English Animal Idioms

Here are some common English idioms about animals.

cat’s whiskers = to think you are the best: “He thinks he’s the cat’s whiskers!”

like the cat that’s got the cream = look very pleased with yourself: “He looks like the cat that’s got the cream!”

cat got your tongue? = a question we ask when we think someone is guilty of something: “Why don’t you say something? Cat got your tongue?”

let the cat out of the bag = tell a secret: “He shouldn’t have told her about the party – he’s let the cat out of the bag now.”

put the cat among the pigeons = cause trouble: “Don’t tell her about your promotion – that will really put the cat among the pigeons.”

have kittens = panic: “The way he was driving, I was having kittens.”

the bee’s knees = think you’re the best: “He thinks he’s the bee’s knees.”

have a bee in your bonnet = be obsessed by something: “He’s got a real bee in his bonnet about buying a new car. ”

from the horse’s mouth = get information from the original source: “I know they’re getting married – I got it from the horse’s mouth.”

a white elephant = something that is expensive, but has no use: “People say the stadium is a white elephant and a waste of money.”

a memory like an elephant = have an excellent memory: “She won’t forget, you know. She has a memory like an elephant.”

play piggy in the middle = be caught between two sides of an argument: “Because they aren’t talking, I’ve been playing piggy in the middle.”

make a pig’s ear of something = make a complete mess of something: “You’ve made a right pig’s ear of this. Let me do it!”

in hog heaven = be very happy: “We gave him flying lessons for his birthday – he was in hog heaven!”

pigs might fly! = something is as unlikely as pigs being able to fly: “Do you think the government will cut taxes?” “Pigs might fly!”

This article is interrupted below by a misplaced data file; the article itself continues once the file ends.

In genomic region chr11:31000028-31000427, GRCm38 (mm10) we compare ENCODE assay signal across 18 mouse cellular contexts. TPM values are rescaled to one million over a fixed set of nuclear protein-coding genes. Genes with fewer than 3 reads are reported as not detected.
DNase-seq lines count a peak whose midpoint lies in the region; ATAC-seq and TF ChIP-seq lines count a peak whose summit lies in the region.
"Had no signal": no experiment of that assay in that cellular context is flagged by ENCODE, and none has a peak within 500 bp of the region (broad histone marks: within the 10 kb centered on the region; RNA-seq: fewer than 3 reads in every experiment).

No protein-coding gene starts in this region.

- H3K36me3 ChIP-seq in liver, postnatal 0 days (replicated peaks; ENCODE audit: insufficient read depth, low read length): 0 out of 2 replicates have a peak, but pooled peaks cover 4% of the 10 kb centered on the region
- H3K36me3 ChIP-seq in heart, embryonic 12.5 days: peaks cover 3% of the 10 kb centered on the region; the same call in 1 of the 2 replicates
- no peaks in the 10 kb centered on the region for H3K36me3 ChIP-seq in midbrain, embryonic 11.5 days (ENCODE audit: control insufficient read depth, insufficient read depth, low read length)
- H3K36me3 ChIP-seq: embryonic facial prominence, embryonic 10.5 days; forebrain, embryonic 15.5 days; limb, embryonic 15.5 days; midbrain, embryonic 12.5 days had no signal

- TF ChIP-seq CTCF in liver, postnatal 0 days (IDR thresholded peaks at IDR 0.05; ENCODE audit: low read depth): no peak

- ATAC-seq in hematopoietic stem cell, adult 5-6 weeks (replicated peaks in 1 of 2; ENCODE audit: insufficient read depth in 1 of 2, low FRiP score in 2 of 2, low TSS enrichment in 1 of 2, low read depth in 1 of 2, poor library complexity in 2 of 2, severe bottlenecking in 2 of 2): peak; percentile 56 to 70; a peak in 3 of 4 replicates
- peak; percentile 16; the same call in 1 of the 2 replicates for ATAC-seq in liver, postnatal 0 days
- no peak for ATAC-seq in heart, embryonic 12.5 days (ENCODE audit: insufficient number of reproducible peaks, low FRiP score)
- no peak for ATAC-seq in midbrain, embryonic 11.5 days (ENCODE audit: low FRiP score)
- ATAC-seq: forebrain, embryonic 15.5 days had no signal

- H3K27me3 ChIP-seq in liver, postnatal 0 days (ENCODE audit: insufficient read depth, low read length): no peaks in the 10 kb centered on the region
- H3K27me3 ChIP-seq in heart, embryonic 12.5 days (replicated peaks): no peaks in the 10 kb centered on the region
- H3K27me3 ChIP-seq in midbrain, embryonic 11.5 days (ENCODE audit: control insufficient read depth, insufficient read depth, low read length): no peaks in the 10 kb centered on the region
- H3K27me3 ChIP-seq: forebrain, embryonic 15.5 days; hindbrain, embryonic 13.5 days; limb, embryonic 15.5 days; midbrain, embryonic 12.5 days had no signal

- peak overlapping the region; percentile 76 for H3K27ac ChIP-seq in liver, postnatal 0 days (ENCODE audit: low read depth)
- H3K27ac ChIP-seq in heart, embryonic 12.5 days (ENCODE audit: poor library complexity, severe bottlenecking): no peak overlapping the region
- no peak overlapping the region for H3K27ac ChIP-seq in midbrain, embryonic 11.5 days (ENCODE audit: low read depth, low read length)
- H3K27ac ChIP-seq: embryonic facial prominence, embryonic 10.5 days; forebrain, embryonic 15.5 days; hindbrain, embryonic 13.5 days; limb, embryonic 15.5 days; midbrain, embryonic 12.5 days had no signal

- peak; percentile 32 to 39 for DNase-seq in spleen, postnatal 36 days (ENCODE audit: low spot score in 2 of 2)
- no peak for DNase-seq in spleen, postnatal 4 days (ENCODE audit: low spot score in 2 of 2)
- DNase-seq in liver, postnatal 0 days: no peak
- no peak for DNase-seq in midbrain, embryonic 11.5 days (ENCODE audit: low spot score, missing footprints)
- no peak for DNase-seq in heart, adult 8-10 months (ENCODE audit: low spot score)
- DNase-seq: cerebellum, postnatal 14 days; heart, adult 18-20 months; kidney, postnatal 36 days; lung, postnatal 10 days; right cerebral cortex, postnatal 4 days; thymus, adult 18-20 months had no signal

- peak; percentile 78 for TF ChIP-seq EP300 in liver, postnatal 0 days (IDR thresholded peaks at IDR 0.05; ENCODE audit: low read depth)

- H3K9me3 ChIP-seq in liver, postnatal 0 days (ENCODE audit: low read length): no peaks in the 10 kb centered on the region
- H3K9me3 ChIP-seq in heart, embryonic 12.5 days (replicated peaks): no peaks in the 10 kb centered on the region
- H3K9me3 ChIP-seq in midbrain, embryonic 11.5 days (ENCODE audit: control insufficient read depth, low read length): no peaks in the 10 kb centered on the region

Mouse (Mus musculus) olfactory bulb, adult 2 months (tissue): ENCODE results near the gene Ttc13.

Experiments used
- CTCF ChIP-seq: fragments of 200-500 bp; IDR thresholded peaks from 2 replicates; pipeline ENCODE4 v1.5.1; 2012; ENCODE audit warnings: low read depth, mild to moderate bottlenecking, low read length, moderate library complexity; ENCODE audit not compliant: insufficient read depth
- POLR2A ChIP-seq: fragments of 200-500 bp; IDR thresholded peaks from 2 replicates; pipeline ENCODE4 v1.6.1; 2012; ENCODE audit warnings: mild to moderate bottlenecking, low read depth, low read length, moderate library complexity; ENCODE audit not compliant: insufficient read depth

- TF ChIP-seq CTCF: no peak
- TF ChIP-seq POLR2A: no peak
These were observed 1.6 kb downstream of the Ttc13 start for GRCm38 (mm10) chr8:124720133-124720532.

have butterflies in your stomach = be very nervous about something: “She’s got butterflies in her stomach – it’s her driving test today.”

til the cows come home = do something for ever: “I can tell him til the cows come home not to be late, but he never listens.”

take the bull by the horns = face a problem and take action: “I’m going to take the bull by the horns and tell him I’ve changed my mind.”

get someone’s goat = annoy someone: “It really gets my goat when she criticises him – it’s not as if she’s perfect herself.”

a loan-shark = someone who lends money at high interest rates: “Don’t borrow money from him – he’s a complete loan-shark.”

have a whale of a time = really enjoy yourself: “They went out and had a whale of a time.”

like a fish out of water = feel very uncomfortable in a particular situation: “He feels like a fish out of water in a suit – he much prefers wearing jeans.”

with your tail between your legs = feel guilty or ashamed: “He told us all that he was leaving, then he came back ten minutes later with his tail between his legs.”

in the dog-house = when you know that someone is angry with you: “I’m in the dog-house – I forgot to do the shopping.”

the lion’s share = most of something: “She did the lion’s share of the housework.”

in the lion’s den = in a dangerous place: “The interview was like going into the lion’s den – they asked some very difficult questions.”

a snake in the grass = someone who can’t be trusted: “Don’t tell him any secrets – he’s a snake in the grass.”

bug someone = irritate someone: “He’s really bugging me about the holiday! I wish he’d just go away and leave me alone.”

worm your way in = be nice to people so that gradually you get yourself into a good position with them: “He wormed his way into the finance department to get a job.”

monkey about = play and not work: “Stop monkeying about, will you? We’ve got loads of work to do!”

make a mountain out of a molehill = make a big issue out of something small: “Don’t worry about it – it’s not important at all. You’re making a mountain out of a molehill.”